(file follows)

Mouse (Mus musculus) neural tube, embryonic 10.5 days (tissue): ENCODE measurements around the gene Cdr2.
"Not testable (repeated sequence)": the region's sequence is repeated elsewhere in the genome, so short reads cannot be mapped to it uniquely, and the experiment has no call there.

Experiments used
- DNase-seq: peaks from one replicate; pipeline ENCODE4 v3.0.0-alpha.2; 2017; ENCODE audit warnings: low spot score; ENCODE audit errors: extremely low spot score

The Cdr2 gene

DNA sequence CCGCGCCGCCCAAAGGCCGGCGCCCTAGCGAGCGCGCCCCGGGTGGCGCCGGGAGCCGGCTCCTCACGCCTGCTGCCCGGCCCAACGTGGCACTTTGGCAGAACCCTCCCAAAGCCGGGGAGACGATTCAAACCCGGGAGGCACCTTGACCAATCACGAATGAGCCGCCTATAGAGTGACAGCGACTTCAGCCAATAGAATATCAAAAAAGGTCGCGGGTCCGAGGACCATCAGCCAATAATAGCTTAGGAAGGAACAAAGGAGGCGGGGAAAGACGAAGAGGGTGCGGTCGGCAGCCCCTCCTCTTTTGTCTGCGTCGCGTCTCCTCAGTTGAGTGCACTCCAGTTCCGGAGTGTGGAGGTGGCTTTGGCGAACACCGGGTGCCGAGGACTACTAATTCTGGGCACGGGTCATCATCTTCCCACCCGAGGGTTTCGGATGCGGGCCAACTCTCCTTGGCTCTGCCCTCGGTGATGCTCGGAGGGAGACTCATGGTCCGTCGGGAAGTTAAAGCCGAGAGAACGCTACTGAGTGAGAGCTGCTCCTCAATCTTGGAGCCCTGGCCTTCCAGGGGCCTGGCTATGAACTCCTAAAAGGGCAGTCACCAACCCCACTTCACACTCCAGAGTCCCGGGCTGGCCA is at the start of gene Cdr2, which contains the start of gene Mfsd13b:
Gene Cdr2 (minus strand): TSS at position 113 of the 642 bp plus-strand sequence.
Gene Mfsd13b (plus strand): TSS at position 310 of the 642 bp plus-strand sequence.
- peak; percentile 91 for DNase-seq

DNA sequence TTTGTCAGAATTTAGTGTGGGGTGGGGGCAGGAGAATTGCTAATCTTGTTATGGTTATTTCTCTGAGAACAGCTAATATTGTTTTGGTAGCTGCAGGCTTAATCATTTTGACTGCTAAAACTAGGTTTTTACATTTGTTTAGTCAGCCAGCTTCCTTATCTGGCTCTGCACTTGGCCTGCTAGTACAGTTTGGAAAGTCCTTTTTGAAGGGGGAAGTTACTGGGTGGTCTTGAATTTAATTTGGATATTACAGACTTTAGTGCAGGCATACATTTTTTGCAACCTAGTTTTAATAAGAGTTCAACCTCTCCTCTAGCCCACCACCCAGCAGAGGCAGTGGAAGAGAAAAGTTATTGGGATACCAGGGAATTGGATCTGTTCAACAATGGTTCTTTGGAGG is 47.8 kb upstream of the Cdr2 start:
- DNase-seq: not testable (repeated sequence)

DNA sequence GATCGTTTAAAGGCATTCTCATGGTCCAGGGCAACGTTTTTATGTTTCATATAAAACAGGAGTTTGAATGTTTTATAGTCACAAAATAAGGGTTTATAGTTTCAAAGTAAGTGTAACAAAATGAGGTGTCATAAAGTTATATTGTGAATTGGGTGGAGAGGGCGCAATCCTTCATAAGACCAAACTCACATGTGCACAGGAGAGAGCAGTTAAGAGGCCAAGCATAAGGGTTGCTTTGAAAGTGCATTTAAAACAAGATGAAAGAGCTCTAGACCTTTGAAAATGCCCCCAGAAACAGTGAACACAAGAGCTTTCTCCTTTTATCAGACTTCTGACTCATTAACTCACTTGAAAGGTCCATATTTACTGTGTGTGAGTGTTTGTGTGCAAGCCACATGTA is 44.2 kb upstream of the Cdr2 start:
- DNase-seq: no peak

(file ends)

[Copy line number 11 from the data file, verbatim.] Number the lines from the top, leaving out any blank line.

- DNase-seq: not testable (repeated sequence)